Strict rules remain in place, however. The CDC states: "CDC has issued an Order that requires face masks to be worn by all travellers while on public transportation including all passengers on board and all personnel operating maritime conveyances travelling into, within, or out of the United States.

"Masks are also required while indoors at U.S. transportation hubs, including seaports and ferry terminals. Travellers are not required to wear a mask in outdoor areas of a conveyance."

US holidays: Travel to the USA will be opened up to all full-vaccinated travellers from November. Credit: Shutterstock

Currently, Britons are barred from travelling to the US - although there are some exceptions.

"It is not possible for most British nationals to enter the USA if they have been in the UK, Ireland, Schengen zone, Iran, Brazil, China, South Africa or India within the previous 14 days," explains the FCDO.

It adds: "US citizens and permanent residents of the USA, certain specified close family members and certain other limited categories of visas holders (such as UN staff and diplomats) are exempt."

As for testing, the FCDO details: "The US Centres for Disease Control and Prevention (CDC) recommends that all air passengers arriving to the US from a foreign country get a COVID test no more than three days before their flight departs and present a negative result or documentation of having recovered from COVID-19 to the airline before boarding the flight.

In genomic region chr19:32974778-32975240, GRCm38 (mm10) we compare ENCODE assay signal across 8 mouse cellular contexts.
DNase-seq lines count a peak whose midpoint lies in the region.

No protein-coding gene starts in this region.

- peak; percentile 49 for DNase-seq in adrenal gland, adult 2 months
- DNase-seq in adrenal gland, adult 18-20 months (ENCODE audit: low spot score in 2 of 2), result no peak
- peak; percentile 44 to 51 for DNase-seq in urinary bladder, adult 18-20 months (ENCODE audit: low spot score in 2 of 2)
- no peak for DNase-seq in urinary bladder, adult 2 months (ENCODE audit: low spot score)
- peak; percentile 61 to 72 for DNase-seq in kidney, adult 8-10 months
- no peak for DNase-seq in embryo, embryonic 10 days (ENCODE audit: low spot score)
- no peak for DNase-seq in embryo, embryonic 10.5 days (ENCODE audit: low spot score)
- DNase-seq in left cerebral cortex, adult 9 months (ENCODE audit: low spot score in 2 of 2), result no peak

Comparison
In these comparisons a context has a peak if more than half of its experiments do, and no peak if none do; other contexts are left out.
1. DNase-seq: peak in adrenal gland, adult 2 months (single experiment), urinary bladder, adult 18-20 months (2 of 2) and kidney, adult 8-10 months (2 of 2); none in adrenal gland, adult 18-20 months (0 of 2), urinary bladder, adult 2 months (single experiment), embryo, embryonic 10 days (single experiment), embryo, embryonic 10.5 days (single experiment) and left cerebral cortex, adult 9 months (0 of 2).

"If you are fully vaccinated with an FDA-authorized vaccine or a vaccine authorised for emergency use by the World Health Organisation, you should also get a viral test three to five days after travel.

"Unvaccinated people should get tested with a viral test three to five days after travel and self-quarantine for a full seven days after travel."

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Concerning quarantine, the FCDO explains:" For international arrivals, the CDC requires that unvaccinated passengers are tested within three to five days after travel and self-quarantine for seven days after travel.

"Passengers fully vaccinated with an FDA or WHO-approved vaccine do not have to quarantine but need to take a viral test within three to five days of arrival."

It is not yet known how the USA will accept proof of vaccine.

According to the FCDO: "The USA has not yet confirmed that it will accept the UK’s proof of COVID-19 recovery and vaccination record.

"You should follow the entry rules for unvaccinated people. Your NHS appointment card from vaccination centres is not designed to be used as proof of vaccination."